Woods to return this week at Bridgestone
JACKSONVILLE, Fla. – Tiger Woods finally gets back to golf next week at the WGC-Bridgestone Invitational, ending an 11-week break to heal injuries to his left leg.
Woods used his website on Thursday to announce his return. He posted on his Twitter account that he’s “feeling fit and ready to tee it up at Firestone next week. Excited to get back out there!”
It marks the third-longest layoff of his career, only this time Woods returns with as much uncertainty about his future as ever. Along with questions about the strength of his left knee and Achilles’ tendon, he embarks on his latest comeback with a new caddie, and without guarantees Woods will be eligible for more than two weeks.
Last month, Woods fired Steve Williams, who caddied for Adam Scott at the U.S. Open, then angered Woods by working for the Australian again at the AT&T National without seeking permission.
Golf Channel reported Thursday night that Woods will have longtime friend Bryon Bell on his bag for the Bridgestone, and this news was confirmed to Golfweek by a source at The Greenbrier Classic, this week's Tour stop. Bell, who caddied for Woods when they won the Buick Invitational in 1999 (this was post-Mike "Fluff" Cowan and pre-Williams) went to high school with Woods and serves as president of the icon's course-design company.
Woods has plunged to No. 21 in the world – his lowest ranking since Jan. 26, 1997 – and has gone more than 20 months since last winning, at the Australian Masters on Nov. 15, shortly before he was exposed for having multiple extramarital affairs that led to divorce.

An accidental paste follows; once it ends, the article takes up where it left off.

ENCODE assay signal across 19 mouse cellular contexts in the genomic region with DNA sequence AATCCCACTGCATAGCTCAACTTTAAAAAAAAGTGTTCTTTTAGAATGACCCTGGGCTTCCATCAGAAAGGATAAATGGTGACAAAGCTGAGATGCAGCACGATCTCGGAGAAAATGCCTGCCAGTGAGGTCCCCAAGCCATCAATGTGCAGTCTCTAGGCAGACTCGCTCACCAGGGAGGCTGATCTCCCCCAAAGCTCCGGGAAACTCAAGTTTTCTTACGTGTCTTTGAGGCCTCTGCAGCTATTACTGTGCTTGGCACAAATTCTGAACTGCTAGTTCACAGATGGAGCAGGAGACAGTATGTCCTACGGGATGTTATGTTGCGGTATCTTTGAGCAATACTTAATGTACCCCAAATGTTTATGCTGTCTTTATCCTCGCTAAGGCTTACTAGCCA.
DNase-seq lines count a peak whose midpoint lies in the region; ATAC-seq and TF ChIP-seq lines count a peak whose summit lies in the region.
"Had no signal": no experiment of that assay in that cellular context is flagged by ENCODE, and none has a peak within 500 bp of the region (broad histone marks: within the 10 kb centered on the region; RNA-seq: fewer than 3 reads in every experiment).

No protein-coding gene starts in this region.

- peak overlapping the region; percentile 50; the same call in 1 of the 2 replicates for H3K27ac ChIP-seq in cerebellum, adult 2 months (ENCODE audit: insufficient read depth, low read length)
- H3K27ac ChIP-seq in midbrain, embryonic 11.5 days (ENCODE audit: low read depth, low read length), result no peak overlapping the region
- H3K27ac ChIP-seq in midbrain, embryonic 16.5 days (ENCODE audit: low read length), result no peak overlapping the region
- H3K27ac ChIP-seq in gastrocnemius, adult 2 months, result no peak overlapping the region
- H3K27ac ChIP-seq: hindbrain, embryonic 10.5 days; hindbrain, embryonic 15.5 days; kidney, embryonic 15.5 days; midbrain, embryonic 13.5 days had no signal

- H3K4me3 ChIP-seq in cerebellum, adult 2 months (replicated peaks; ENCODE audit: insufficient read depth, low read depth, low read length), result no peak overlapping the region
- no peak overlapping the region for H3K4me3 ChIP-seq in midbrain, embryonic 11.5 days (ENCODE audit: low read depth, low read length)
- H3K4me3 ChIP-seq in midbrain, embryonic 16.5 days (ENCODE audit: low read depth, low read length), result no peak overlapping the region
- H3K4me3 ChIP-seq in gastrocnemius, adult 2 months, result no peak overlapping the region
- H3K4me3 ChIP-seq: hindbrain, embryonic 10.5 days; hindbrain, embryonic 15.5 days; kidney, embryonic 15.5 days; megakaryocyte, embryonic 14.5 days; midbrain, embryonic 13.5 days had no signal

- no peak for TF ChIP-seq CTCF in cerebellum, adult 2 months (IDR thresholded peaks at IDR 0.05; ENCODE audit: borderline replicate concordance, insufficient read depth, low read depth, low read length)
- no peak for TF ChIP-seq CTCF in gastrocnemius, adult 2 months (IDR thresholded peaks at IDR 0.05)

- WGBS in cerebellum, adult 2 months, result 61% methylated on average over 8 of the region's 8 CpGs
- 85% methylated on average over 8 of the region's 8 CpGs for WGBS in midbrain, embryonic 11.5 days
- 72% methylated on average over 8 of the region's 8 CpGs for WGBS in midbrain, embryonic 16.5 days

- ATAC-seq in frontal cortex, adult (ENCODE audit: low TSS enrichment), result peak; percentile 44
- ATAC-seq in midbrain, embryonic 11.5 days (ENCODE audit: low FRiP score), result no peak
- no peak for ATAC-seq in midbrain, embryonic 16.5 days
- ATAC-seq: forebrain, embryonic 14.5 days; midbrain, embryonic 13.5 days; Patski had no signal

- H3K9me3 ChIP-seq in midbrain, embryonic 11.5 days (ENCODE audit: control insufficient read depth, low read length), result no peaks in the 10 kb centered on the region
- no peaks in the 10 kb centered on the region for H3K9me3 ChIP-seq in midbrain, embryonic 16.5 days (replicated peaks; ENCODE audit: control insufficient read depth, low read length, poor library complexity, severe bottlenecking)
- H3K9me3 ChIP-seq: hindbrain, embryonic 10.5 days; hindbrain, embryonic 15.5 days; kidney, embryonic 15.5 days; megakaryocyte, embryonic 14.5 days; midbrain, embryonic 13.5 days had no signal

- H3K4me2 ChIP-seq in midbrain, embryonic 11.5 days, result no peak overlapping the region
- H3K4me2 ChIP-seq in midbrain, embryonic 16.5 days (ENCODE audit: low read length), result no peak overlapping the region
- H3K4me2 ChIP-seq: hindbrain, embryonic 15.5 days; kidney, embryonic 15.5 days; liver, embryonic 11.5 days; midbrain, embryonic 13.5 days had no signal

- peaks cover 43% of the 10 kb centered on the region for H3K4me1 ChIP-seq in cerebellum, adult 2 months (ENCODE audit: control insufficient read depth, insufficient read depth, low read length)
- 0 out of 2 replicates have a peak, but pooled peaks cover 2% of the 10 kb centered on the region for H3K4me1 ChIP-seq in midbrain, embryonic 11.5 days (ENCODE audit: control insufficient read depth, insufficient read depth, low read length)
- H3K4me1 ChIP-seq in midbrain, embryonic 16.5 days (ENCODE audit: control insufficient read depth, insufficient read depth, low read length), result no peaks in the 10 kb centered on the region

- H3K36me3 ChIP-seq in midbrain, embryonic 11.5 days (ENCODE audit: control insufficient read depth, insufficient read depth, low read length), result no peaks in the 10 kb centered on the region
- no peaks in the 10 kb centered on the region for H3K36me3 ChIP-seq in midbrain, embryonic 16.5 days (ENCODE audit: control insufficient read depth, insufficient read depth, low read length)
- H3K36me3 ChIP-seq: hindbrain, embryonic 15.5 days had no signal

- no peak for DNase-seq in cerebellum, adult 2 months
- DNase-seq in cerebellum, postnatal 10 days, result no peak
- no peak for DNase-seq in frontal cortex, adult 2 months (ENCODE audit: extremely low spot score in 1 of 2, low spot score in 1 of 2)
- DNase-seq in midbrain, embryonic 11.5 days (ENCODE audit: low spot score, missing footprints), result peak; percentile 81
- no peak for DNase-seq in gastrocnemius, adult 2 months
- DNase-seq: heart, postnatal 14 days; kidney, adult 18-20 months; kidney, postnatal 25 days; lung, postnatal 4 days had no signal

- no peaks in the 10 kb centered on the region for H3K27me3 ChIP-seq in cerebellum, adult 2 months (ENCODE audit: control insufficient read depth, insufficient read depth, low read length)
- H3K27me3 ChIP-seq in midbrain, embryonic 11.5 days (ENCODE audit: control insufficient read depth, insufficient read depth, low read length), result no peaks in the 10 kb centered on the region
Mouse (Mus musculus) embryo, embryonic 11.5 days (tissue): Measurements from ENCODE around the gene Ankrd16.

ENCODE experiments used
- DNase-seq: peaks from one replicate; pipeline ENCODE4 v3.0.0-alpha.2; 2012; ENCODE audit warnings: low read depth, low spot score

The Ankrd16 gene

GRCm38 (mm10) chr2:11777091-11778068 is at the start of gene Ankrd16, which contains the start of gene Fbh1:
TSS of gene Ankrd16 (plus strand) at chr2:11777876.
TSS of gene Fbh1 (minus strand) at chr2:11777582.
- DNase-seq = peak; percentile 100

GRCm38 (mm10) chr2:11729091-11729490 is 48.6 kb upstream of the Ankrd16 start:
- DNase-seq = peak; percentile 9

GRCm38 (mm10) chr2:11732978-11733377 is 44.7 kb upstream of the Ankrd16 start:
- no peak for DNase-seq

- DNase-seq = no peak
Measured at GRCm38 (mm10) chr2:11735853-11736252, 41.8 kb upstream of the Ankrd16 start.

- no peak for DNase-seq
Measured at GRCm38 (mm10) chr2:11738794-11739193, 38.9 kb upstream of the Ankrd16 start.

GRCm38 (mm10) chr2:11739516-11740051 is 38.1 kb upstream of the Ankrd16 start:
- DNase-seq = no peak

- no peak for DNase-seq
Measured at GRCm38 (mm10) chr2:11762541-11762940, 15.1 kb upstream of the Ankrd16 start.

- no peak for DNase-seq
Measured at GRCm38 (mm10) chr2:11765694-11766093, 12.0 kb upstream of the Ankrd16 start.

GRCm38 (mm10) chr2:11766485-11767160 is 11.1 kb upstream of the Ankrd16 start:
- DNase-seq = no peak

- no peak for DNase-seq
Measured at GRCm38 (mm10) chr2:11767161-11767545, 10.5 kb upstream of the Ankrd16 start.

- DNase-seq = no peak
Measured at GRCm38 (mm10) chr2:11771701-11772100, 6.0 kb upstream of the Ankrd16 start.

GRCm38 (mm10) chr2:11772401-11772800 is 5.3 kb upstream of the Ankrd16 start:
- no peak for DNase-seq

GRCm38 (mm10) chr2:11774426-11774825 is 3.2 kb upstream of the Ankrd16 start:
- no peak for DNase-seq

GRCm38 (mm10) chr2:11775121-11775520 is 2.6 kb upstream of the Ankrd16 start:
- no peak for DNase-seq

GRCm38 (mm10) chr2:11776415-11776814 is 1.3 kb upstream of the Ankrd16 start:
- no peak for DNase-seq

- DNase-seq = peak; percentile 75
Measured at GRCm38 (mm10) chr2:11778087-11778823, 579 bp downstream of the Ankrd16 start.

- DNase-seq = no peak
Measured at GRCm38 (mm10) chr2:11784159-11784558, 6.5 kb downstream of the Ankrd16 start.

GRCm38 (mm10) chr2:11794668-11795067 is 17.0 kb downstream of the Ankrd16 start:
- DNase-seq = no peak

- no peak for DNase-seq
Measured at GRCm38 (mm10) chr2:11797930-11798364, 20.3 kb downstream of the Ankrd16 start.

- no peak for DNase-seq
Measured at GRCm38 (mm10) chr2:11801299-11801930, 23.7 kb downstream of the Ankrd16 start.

He last played May 12 at The Players Championship, when he withdrew after going 6 over on the front nine because of recurring pain in his left leg. Woods has said he would not compete again until he was fully healed.
How long he lasts might depend on more than just his leg, however.
By missing three months, including the past two majors, Woods has gone from No. 81 to No. 133 in the FedEx Cup standings. Only the top 125 players qualify for the opening round of the playoffs at The Barclays, likely leaving him only the Bridgestone Invitational and the PGA Championship in the following week to make up ground. Otherwise, he would have at least five weeks off without being able to play on the PGA Tour.
At least he is returning to a friendly course. Woods has won seven times at Firestone, matching the most he has won on any course as a pro. However, he was at his low point on the course in the Bridgestone Invitational last year when he finished 78th in an 80-man field. Before that, Woods had never finished out of the top 5.
Woods missed the second half of the 2008 season following reconstructive knee surgery, then sat out five months after crashing his car into a fire hydrant on Thanksgiving night in 2009, changing his career on and off the golf course. His image shattered, he lost four major corporate endorsements and still has not found an endorsement for his bag. He was divorced in August 2010, and he left IMG when the management company did not renew the contract of his agent, Mark Steinberg.
On the course, Woods has lost his aura of the sport’s most dominant figure in the past 40 years. He remains stuck on 14 majors – the last one was in the 2008 U.S. Open at Torrey Pines – and he nearly missed the cut the last time the PGA Championship was played at Atlanta Athletic Club, in 2001.
– Jim McCabe contributed